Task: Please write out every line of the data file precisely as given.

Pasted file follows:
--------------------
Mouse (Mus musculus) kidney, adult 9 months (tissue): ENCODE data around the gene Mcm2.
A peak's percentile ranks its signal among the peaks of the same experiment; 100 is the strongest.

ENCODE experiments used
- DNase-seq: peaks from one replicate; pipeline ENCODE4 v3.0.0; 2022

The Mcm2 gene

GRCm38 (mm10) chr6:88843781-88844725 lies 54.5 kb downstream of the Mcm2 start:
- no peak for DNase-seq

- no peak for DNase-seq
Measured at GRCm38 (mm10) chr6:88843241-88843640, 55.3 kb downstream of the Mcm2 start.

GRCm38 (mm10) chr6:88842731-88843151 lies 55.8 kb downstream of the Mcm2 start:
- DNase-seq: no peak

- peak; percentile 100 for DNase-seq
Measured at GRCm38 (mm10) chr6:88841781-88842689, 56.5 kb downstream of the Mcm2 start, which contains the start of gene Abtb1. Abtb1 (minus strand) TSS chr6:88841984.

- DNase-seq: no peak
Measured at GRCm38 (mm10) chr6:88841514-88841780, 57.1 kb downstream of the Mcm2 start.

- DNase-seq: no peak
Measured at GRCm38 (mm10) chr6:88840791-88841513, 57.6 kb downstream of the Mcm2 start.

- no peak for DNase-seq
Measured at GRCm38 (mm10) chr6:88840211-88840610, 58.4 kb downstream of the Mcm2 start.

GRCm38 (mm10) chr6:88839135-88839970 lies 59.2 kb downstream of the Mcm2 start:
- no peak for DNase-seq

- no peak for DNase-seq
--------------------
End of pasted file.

Mouse (Mus musculus) kidney, adult 9 months (tissue): ENCODE data around the gene Mcm2.
A peak's percentile ranks its signal among the peaks of the same experiment; 100 is the strongest.

ENCODE experiments used
- DNase-seq: peaks from one replicate; pipeline ENCODE4 v3.0.0; 2022

The Mcm2 gene

GRCm38 (mm10) chr6:88843781-88844725 lies 54.5 kb downstream of the Mcm2 start:
- no peak for DNase-seq

- no peak for DNase-seq
Measured at GRCm38 (mm10) chr6:88843241-88843640, 55.3 kb downstream of the Mcm2 start.

GRCm38 (mm10) chr6:88842731-88843151 lies 55.8 kb downstream of the Mcm2 start:
- DNase-seq: no peak

- peak; percentile 100 for DNase-seq
Measured at GRCm38 (mm10) chr6:88841781-88842689, 56.5 kb downstream of the Mcm2 start, which contains the start of gene Abtb1. Abtb1 (minus strand) TSS chr6:88841984.

- DNase-seq: no peak
Measured at GRCm38 (mm10) chr6:88841514-88841780, 57.1 kb downstream of the Mcm2 start.

- DNase-seq: no peak
Measured at GRCm38 (mm10) chr6:88840791-88841513, 57.6 kb downstream of the Mcm2 start.

- no peak for DNase-seq
Measured at GRCm38 (mm10) chr6:88840211-88840610, 58.4 kb downstream of the Mcm2 start.

GRCm38 (mm10) chr6:88839135-88839970 lies 59.2 kb downstream of the Mcm2 start:
- no peak for DNase-seq

- no peak for DNase-seq